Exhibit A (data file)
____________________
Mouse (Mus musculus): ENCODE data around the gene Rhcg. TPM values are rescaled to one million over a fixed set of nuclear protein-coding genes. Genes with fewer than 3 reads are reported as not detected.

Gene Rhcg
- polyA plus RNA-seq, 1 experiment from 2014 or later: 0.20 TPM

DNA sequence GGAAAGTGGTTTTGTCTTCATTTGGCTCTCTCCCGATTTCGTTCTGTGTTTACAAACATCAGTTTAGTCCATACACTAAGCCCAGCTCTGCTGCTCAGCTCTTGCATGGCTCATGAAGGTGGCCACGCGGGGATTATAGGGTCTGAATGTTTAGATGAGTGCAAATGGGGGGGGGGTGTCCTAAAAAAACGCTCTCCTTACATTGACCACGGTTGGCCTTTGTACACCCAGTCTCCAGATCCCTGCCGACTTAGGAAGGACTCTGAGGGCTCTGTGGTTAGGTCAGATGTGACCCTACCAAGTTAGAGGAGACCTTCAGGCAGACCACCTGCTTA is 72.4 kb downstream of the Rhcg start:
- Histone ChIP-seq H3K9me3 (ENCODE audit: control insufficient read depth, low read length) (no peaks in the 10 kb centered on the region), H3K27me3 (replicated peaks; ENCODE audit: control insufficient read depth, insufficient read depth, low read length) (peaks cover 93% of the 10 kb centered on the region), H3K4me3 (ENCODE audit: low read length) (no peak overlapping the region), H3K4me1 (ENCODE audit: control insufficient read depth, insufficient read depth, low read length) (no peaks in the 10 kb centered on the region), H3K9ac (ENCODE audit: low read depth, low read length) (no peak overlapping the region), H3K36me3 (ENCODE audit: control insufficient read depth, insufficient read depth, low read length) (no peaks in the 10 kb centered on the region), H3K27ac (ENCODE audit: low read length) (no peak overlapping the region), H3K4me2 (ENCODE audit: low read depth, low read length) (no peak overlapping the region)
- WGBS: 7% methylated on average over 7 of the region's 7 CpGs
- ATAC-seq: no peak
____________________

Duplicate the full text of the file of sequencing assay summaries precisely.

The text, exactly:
Mouse (Mus musculus): ENCODE data around the gene Rhcg. TPM values are rescaled to one million over a fixed set of nuclear protein-coding genes. Genes with fewer than 3 reads are reported as not detected.

Gene Rhcg
- polyA plus RNA-seq, 1 experiment from 2014 or later: 0.20 TPM

DNA sequence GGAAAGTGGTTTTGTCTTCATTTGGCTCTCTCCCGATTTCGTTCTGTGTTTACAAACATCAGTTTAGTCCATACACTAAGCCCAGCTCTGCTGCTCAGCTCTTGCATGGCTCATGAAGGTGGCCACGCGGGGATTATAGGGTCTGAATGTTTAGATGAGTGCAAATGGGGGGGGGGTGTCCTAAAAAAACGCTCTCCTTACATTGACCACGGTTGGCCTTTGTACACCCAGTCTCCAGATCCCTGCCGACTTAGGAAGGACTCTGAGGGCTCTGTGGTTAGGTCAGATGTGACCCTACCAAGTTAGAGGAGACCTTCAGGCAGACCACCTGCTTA is 72.4 kb downstream of the Rhcg start:
- Histone ChIP-seq H3K9me3 (ENCODE audit: control insufficient read depth, low read length) (no peaks in the 10 kb centered on the region), H3K27me3 (replicated peaks; ENCODE audit: control insufficient read depth, insufficient read depth, low read length) (peaks cover 93% of the 10 kb centered on the region), H3K4me3 (ENCODE audit: low read length) (no peak overlapping the region), H3K4me1 (ENCODE audit: control insufficient read depth, insufficient read depth, low read length) (no peaks in the 10 kb centered on the region), H3K9ac (ENCODE audit: low read depth, low read length) (no peak overlapping the region), H3K36me3 (ENCODE audit: control insufficient read depth, insufficient read depth, low read length) (no peaks in the 10 kb centered on the region), H3K27ac (ENCODE audit: low read length) (no peak overlapping the region), H3K4me2 (ENCODE audit: low read depth, low read length) (no peak overlapping the region)
- WGBS: 7% methylated on average over 7 of the region's 7 CpGs
- ATAC-seq: no peak